By Monika Manser
The most frequent way of praying that Saint Ignatius uses is that of imagining ourselves in a Gospel scene. We imagine ourselves as a character in the story. We take part in the story, seeing Jesus and all the other people, being aware of what’s going on and how we are feeling. The purpose of praying with the imagination is to allow Christ in the Scripture to speak to us. To bring the Gospel stories to life for us. We are not trying to recreate history. It doesn’t matter if your imagination takes the story off in a different direction to the Scripture. It doesn’t matter if the story takes place in 1st century Palestine or where we live now in the 21st century. What is important is what God wants to say to us through this passage.
Sit and relax by focussing on your breathing for a few minutes so that you can contemplate the Gospel using your imagination.
Acknowledge you are in the presence of God by saying the following prayer:
Direct O Lord and guide and influence all that is happening in my mind and heart during this time of prayer: all my moods and feelings, my memories and imaginings; my hopes and desires; may all be directed and influenced to your greater glory, praise and service and to my growth in your Spirit.
Let the Spirit enter our hearts and enlighten our minds so that we can feel God’s faithful love for us, a love that can help us endure the challenges we are faced within our own fragile relationships.
Some Pharisees approached Jesus and asked, ‘Is it against the law for a man to divorce his wife?’ They were testing him. He answered them, ‘What did Moses command you?’ ‘Moses allowed us’ they said ‘to draw up a writ of dismissal and so to divorce.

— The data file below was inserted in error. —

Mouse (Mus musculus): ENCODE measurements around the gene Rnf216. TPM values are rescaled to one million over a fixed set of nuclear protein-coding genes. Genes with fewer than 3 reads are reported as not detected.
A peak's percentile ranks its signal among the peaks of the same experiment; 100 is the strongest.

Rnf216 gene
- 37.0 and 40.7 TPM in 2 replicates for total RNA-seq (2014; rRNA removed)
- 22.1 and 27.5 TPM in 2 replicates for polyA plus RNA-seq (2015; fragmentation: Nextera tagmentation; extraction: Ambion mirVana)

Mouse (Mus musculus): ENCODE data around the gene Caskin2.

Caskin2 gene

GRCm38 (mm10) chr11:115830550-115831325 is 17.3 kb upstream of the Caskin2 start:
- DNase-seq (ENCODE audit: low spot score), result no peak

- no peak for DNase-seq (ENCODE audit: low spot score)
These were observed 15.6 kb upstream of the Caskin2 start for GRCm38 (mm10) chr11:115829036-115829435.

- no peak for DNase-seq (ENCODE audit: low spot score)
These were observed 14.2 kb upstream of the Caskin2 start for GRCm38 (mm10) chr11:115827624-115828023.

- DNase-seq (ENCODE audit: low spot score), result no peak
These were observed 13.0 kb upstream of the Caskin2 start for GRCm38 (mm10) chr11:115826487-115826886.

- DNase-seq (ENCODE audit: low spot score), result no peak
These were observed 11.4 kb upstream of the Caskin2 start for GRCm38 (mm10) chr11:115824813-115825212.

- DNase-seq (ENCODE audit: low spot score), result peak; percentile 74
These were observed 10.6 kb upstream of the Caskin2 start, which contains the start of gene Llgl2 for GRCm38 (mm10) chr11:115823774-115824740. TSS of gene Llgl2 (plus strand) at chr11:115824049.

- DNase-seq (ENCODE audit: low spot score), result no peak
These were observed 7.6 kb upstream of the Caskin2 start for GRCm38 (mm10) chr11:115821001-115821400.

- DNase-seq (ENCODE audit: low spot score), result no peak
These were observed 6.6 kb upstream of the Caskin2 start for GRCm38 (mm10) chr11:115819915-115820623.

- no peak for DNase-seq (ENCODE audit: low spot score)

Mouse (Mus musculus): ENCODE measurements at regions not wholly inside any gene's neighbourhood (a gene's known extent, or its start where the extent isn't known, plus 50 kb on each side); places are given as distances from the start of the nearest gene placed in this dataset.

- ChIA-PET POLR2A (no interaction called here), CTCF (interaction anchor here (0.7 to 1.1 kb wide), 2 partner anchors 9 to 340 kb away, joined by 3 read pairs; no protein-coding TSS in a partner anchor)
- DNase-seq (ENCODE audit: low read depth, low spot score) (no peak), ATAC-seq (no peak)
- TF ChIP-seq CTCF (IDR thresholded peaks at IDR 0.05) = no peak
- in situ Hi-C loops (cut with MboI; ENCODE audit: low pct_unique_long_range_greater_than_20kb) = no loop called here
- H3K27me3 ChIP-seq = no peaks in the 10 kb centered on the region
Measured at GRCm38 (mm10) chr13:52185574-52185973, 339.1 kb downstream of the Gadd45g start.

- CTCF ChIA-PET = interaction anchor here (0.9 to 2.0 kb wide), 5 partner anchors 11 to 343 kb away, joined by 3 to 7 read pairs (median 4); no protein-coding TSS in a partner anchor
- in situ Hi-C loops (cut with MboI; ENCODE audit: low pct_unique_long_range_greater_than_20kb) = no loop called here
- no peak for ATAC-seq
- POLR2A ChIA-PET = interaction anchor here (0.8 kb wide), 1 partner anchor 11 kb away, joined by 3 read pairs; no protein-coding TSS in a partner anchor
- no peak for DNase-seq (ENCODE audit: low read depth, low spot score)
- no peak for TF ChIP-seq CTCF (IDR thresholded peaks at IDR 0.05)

Then Jesus said to them, ‘It was because you were so unteachable that he wrote this commandment for you. But from the beginning of creation God made them male and female. This is why a man must leave father and mother, and the two become one body. They are no longer two, therefore, but one body. So then, what God has united, man must not divide.’
Back in the house the disciples questioned him again about this, and he said to them, ‘The man who divorces his wife and marries another is guilty of adultery against her. And if a woman divorces her husband and marries another she is guilty of adultery too.’
People were bringing little children to him, for him to touch them. The disciples turned them away, but when Jesus saw this he was indignant and said to them, ‘Let the little children come to me; do not stop them; for it is to such as these that the kingdom of God belongs. I tell you solemnly, anyone who does not welcome the kingdom of God like a little child will never enter it.’ Then he put his arms round them, laid his hands on them and gave them his blessing.
As we continue reading the Gospel of St Mark on this the 27th Sunday of Ordinary time, we recall in the previous three weeks that Jesus has been talking to his disciples in private. He has been addressing only them. This week we see Jesus returning to familiar territory with the crowds gathering around him. Let us enter the scene and listen to what Jesus’ response to the Pharisees question about divorce.